Synthesis of silver-spinel ferrite heterostructures

Silver-ferrite heterostructures were prepared starting from oleate-capped Ag1 NPs as seeds and metal oleate (CoII-FeIII) as ferrite precursor. Since both components are dispersible/soluble in the same media, the homogeneity of the synthesis should ensure an ideal starting condition. Several aspects were tested to find the best synthetic conditions to prepare homogeneous silver-spinel ferrite heterostructures. XRD and TEM analyses were carried out, and the results are summarized in Table 1.

Table 1 Synthesis conditions and features of silver-based spinel ferrite heterostructures. The reaction time was 10 h, the silver seeds were 0.2 mmol. Ol: metal oleate; P: 1-pentanol; T: toluene; W: water; T: temperature. < ε > : microstrain; a: cell parameter; %w/w: weight percentage calculated by Rietveld refinement; < DXRD > : crystallite size; < DTEM_V > : volume-weighted particle size calculated from TEM images.

Effect of the magnetic precursor concentration

As a first attempt, following similar molar ratios already tested for spinel ferrite-based core–shell NPs6,35, 25 mg of Ag1 NPs, 0.5 mmol of mixed Co-Fe oleate in a mixture of 5 mL of toluene and 5 mL of 1-pentanol, were subjected to a solvothermal treatment at 140 °C for 10 h (Ag@Co1).

Even though in previous works30,35,49,50 water was employed as hydrolysis agent of the metal oleates, in this work, it was removed to avoid the overgrowth of silver, considering that the presence of water as an impurity in the organic solvents should assure the formation of spinel ferrite NPs. Indeed, toluene and pentanol contain 0.02% and 0.5% of water, corresponding to 1.4 mmol and 2.9 mmol when 10 mL or 20 mL of solvents in total are used, respectively (5 mL P + 5 mL T, or 10 mL P + 10 mL T). The XRD pattern (Fig. 2a, Ag@Co1) reveals the presence of peaks typical of silver in fcc structure and a spinel ferrite phase, whose weight fraction, calculated by Rietveld refinement, is 24% and 76% w/w, respectively.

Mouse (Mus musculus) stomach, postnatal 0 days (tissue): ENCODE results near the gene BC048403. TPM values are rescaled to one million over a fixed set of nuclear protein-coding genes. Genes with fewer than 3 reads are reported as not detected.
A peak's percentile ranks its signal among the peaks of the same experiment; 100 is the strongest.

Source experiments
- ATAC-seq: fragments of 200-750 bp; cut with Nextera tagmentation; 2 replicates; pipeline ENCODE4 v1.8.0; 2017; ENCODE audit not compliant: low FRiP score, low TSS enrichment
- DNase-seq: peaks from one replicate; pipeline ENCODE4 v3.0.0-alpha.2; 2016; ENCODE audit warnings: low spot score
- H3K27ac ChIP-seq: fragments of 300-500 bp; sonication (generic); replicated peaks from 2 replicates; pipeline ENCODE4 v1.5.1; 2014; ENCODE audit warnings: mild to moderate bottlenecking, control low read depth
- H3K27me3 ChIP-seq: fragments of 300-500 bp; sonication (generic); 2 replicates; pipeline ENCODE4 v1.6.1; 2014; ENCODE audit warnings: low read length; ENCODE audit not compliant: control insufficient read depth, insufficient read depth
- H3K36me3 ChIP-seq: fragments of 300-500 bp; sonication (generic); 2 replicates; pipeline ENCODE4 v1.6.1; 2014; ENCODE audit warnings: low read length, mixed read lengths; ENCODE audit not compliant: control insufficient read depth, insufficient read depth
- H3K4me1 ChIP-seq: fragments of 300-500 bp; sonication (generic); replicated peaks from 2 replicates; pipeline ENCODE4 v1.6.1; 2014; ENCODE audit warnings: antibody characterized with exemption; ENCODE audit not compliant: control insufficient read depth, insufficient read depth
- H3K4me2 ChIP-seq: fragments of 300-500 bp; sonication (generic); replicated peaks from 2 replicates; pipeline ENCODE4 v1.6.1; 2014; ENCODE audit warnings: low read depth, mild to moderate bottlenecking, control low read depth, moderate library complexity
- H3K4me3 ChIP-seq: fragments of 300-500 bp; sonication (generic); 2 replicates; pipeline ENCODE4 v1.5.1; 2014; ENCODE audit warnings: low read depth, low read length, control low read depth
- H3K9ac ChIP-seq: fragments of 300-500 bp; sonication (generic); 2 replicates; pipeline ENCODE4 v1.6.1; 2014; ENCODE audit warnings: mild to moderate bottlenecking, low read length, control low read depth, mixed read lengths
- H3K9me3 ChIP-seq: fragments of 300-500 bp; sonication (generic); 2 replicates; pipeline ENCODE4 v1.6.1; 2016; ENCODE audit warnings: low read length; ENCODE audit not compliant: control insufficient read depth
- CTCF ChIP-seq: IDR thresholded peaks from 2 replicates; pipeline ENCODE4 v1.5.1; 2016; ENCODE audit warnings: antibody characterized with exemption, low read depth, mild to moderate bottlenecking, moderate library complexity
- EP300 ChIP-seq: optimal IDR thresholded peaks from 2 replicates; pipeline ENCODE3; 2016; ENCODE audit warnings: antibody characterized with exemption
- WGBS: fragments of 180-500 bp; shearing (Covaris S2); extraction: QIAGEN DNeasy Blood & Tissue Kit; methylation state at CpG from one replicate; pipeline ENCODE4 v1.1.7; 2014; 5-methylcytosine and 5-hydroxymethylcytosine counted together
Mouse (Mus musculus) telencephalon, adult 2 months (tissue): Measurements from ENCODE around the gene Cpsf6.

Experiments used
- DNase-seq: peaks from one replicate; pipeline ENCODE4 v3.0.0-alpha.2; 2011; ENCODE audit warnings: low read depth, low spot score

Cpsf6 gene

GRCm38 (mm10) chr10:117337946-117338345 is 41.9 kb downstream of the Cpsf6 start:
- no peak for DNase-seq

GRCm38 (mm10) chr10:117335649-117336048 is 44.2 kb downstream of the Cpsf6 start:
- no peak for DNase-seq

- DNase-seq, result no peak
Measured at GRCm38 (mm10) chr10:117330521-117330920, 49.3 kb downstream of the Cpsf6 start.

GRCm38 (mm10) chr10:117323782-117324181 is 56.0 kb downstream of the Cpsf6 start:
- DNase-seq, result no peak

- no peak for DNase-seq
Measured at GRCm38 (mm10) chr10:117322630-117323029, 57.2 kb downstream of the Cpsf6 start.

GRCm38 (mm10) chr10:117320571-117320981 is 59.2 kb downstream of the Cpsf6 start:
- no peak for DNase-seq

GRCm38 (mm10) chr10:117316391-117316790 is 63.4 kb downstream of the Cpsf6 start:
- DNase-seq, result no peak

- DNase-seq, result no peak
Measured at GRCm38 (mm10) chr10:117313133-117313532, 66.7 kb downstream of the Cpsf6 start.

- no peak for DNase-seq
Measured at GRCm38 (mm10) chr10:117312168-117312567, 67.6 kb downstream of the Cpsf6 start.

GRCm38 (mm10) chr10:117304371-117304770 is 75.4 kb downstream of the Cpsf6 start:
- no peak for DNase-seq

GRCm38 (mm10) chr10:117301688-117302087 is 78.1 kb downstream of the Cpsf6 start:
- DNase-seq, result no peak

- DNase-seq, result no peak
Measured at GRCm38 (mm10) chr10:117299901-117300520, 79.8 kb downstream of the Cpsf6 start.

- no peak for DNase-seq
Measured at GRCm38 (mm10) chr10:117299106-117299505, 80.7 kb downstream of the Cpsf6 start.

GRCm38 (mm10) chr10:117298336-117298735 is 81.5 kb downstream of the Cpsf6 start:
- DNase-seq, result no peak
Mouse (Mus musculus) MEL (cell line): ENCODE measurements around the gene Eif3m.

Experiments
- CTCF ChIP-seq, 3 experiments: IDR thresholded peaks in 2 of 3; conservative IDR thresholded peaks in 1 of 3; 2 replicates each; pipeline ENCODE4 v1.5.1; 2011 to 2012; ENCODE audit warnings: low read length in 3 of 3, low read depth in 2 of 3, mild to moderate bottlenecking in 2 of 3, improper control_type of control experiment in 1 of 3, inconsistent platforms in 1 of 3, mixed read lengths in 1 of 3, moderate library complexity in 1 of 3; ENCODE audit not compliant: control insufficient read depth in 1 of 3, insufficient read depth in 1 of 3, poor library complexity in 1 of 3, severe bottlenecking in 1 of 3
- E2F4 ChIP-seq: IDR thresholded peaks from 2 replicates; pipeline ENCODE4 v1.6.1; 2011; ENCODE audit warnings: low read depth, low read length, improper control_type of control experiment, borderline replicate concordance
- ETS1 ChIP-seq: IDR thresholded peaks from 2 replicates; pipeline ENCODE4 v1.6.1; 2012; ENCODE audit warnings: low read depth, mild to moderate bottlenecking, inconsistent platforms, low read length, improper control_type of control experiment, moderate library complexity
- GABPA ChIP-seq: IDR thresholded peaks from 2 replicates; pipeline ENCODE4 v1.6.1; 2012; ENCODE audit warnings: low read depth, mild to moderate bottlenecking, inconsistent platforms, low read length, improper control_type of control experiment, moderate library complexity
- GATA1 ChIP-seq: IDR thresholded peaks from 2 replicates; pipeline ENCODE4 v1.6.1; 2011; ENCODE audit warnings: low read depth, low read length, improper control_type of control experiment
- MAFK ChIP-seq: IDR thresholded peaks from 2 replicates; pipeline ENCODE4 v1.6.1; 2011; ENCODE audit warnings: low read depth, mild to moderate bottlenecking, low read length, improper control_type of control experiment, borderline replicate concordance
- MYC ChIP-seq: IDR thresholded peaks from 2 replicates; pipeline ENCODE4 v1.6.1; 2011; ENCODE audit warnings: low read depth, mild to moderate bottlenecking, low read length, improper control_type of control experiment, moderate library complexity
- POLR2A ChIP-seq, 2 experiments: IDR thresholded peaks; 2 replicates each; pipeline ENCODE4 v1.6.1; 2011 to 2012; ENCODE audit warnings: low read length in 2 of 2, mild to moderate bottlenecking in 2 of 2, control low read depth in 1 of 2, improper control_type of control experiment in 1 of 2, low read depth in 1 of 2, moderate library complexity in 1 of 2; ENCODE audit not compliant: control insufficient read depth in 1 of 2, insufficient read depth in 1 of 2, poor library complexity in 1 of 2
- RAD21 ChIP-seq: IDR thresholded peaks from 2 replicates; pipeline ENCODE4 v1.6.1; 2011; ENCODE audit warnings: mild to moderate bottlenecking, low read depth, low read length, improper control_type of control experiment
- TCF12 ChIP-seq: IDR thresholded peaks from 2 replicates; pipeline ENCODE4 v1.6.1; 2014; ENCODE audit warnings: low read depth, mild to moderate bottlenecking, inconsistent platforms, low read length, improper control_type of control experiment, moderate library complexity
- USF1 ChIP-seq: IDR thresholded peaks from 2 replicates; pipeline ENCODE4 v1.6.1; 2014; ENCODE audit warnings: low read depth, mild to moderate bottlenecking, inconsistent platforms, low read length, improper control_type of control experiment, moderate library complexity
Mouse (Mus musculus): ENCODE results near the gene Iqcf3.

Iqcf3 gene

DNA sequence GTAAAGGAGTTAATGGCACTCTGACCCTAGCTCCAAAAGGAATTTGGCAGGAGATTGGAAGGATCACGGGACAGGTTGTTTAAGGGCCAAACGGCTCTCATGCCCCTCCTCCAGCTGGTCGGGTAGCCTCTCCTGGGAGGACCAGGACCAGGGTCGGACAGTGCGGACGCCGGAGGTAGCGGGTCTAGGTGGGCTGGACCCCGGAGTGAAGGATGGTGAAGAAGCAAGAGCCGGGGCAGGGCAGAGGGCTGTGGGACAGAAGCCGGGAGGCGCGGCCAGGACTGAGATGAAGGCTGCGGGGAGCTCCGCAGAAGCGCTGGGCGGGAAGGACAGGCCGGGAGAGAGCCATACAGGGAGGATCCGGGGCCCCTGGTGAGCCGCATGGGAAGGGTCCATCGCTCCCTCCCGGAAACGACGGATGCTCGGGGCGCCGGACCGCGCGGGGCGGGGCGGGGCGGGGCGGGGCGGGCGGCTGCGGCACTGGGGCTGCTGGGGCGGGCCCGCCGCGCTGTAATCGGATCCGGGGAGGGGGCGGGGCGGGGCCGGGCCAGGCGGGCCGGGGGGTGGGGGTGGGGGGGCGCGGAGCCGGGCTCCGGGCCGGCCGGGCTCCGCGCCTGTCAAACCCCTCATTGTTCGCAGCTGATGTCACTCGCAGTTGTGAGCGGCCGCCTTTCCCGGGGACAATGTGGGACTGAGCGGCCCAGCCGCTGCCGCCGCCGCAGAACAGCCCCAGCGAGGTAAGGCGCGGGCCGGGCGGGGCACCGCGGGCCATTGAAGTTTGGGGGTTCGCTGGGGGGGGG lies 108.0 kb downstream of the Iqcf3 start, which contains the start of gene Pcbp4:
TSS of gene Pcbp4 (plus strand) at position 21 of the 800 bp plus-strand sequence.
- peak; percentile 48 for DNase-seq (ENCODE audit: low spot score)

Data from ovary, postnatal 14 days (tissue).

Figure 2
figure 2

Effect of concentration (a), temperature (b), and dilution and temperature (c) for the silver-spinel ferrite heterostructure: TEM bright-field images are shown in the left part; the scale bar is 50 nm. XRD patterns are shown in the right part; the golden rhombus indicates silver reflexes; the blue circle indicates spinel ferrite reflexes.

The pattern was refined both in the absence and in the presence of planar defects (Table 3S, Fig. 6S). Due to the lower value of Rwp (3.1% vs. 3.9%), and the better definition of the {200} reflex, it can be supposed that the planar defects, especially the intrinsic stacking faults (α’, Table 3S) were also retained in the silver particles of the heterostructures. The two refinements also differ for the quantitative and size estimation of silver, being both lower when the Warren correction was not considered. Therefore, the Rietveld refinement with Warren correction was adopted for all the heterostructures, due to the better results obtained (Table 3S, Fig. 7S).